Right on the dot, Heinrich!

The tourism and transportation industries needs these people badly.

If you check a travel site like TripAdvisor, you'll notice that some of the harshest complaints on some hotels in international tourist destinations (e.g. Orlando, FL) begins with "Nobody there speaks (language)." Bottom line is that guests had an unpleasant experience there, not because they didn't get their needs/expectations fulfilled, but because they couldn't get them understood to get started.

Envision this... the Brazilian tourist wants a blanket ("cobertor" in PT), and the ES-speaking hotel staff gets them flatware ("cubiertos" in ES).

I witnessed this one in Fortaleza, CE, northeastern Brazil. At the hotel restaurant, a guest from Cayenne, asked for "poulet" ("chicken" in FR), with an open "e", their peculiar accent. The waiter brought him a beef steak ("filé"). The man got flustered, and said "Non, non, poulet!". The waiter brough him a spoon ("colher" in PT, with the same open "e). Not until the big man stood up and began cackling and flapping his arms the waiter realized what he wanted.

In the same restaurant, on the next day, a French lady had other troubles. She asked for "eau minerale sans gaz". The waiter guessed "mineral water" from the "minerale", but missed the "sans". So he asked "Com ou sem gás?" (sparkling or not? = with or without gas?). The woman had to resort to gestures and "Psssst! Non, non!"

Later the same woman requested a "gâteau". That was hilarious, as the waiter got puzzled, wonderng whether he should go up on the roof and try to grab a meowing creature for her. "Gato" in PT is a cat!

I commented on that with the headwaiter and he explained: "We used to have lots of English-speaking tourists. So during the low season we had all our staff trained in EN. Many of them became pretty fluent. Now some travel agency has flooded our hotel with French-speaking people who fly here via Cayenne, and we get into all sorts of situations. I've already learned the word for them: 'Hélas!'"

Airlines also need lots of "good at languages" staff in every airport. Foreign people need their problems solved efficiently, there is no time to go find someone who understands them in any language, if they want to meet the EDT, and the queue is long. As now everything is done with computers, a fast typist is most welcome.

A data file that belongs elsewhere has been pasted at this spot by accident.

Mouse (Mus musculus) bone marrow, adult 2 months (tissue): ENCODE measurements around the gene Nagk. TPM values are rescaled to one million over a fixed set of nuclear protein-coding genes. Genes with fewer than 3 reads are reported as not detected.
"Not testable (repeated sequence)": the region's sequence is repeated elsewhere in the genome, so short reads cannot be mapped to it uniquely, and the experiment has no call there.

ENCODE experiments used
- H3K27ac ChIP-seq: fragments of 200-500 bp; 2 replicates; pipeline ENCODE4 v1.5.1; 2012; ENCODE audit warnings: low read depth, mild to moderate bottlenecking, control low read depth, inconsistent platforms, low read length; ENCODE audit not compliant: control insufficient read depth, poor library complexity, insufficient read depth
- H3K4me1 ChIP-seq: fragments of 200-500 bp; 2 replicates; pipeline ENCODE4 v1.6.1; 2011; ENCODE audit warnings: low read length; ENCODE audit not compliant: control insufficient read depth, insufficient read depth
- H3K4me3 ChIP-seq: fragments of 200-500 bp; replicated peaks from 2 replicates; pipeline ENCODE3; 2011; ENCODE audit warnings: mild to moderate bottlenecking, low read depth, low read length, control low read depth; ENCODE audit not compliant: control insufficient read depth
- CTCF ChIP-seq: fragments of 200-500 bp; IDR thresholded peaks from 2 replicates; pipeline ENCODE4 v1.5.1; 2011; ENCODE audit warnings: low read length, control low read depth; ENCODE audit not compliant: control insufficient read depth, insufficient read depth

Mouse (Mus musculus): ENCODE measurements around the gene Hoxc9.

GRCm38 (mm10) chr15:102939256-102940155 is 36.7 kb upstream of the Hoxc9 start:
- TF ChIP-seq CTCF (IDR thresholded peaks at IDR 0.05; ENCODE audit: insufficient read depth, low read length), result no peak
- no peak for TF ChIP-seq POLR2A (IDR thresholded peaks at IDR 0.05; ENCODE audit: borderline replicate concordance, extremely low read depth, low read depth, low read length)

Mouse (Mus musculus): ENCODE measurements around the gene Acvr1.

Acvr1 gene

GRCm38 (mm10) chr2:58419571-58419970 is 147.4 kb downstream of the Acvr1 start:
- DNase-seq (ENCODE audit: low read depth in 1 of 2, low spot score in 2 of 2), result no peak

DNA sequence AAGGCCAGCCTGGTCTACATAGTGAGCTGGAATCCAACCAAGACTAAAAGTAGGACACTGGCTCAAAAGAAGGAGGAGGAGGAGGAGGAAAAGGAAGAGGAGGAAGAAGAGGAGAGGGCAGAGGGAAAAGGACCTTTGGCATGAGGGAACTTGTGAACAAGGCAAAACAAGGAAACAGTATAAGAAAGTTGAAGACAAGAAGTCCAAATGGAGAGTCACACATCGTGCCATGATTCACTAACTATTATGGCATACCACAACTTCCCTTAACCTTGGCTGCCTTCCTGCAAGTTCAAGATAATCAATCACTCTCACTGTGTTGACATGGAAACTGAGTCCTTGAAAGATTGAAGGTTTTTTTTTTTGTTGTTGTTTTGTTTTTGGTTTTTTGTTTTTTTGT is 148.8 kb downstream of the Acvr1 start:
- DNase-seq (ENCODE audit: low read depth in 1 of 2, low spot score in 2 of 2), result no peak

Once I was at JFK airport, and our flight to Toronto was cancelled. They'd get us cabs, and fly us from LaGuardia instead. An Italian family, who spoke no English, was together. They quickly shoved "mama" and the three "bambini" into one cab. And they rushed me and "papa" into another. Papa was terrified, he had no idea on what was going on; he thought his family had been kidnapped. I had to reassure him in my high-school Italian that it was not the case, and explain the entire situation.

Money-making translation is usually about content, so knowledge in some fields of human knowledge is required. While your friend develops that in his spare time, he may stay afloat working in the hospitality/transportation industry.

[Edited at 2014-02-09 12:16 GMT]


 

LilianNekipelov  Identity Verified
United States
Local time: 20:10
Russian to English
+ ...
I absolutley agree that transltion Feb 9, 2014

is not a field you get trained in (start form scratch and get trained)--you have to get trained in many other fields and acquire very diverse knowledge plus language skills to become a translator.


[Edited at 2014-02-09 12:29 GMT]


 
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José Henrique Lamensdorf  Identity Verified
Brazil
Local time: 21:10
English to Portuguese
+ ...
Me too! Feb 10, 2014

Elena Mitic wrote:
Just curious: this is the way you started Silvia? I have my doubts about this method!


That's why I started this thread yesterday.


 

LilianNekipelov  Identity Verified
United States
Local time: 20:10
Russian to English
+ ...
Yes, he may definitely contact some agencies to do some less complex work, Feb 10, 2014

however, I don't think he should expect too much in the beginning--as an unexperienced translator. I strongly recommend that he gets a real job and works on some less complex texts only in the beginning--on the side.

 
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John Fossey  Identity Verified
Canada
Local time: 18:10
Member (2008)
French to English
Translate into your mother tongue Feb 10, 2014

One other point that could be mentioned is that although he may think he is fluent in many languages and directions, he would be well advised to stick to translating into his mother tongue. I also agree that it's a numbers game - once he has an internet connection and a professional looking CV (see the articles on this site for how to put together a CV), then you can count on at least a 2-5% return on the number of agencies contacted, and possibly much more.

[Edited at 2014-02-10 12:40 GMT]


 

Anna Spanoudaki-Thurm  Identity Verified
Germany
Local time: 02:10
Member (2009)
German to Greek
+ ...
Practice what you preach? Feb 10, 2014

Silvia M. wrote:
(I always advise against spamming or mass-emailing)